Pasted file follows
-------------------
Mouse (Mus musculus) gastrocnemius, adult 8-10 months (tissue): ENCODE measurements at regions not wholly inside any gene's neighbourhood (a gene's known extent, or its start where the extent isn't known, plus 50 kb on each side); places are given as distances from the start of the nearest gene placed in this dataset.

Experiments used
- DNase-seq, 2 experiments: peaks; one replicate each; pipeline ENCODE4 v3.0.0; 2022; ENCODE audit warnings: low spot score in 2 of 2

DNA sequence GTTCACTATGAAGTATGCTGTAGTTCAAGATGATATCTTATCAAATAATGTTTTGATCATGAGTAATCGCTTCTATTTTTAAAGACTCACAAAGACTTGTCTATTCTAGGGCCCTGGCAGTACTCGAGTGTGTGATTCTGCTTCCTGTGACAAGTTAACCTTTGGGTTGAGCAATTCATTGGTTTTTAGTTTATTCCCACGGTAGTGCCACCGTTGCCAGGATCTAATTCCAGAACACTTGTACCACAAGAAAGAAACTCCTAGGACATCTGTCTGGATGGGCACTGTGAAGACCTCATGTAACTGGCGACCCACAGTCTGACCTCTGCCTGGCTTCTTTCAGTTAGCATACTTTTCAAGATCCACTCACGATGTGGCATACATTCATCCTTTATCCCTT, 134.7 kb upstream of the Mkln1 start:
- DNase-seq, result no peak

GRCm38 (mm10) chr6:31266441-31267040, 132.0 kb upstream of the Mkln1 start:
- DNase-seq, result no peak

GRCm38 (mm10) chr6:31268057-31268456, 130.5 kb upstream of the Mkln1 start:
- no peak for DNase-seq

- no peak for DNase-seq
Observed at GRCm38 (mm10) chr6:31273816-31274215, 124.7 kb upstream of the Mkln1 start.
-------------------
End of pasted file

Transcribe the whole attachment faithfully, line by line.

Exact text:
Mouse (Mus musculus) gastrocnemius, adult 8-10 months (tissue): ENCODE measurements at regions not wholly inside any gene's neighbourhood (a gene's known extent, or its start where the extent isn't known, plus 50 kb on each side); places are given as distances from the start of the nearest gene placed in this dataset.

Experiments used
- DNase-seq, 2 experiments: peaks; one replicate each; pipeline ENCODE4 v3.0.0; 2022; ENCODE audit warnings: low spot score in 2 of 2

DNA sequence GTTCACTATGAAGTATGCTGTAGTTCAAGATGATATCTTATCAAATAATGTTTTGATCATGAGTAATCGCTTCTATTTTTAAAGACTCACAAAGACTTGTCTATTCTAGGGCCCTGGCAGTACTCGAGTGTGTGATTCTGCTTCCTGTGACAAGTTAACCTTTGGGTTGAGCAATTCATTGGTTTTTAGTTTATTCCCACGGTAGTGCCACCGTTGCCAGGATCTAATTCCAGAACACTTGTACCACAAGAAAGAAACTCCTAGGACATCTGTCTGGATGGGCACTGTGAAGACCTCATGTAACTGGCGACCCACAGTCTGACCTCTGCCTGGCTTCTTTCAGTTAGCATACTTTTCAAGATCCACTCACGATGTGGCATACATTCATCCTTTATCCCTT, 134.7 kb upstream of the Mkln1 start:
- DNase-seq, result no peak

GRCm38 (mm10) chr6:31266441-31267040, 132.0 kb upstream of the Mkln1 start:
- DNase-seq, result no peak

GRCm38 (mm10) chr6:31268057-31268456, 130.5 kb upstream of the Mkln1 start:
- no peak for DNase-seq

- no peak for DNase-seq
Observed at GRCm38 (mm10) chr6:31273816-31274215, 124.7 kb upstream of the Mkln1 start.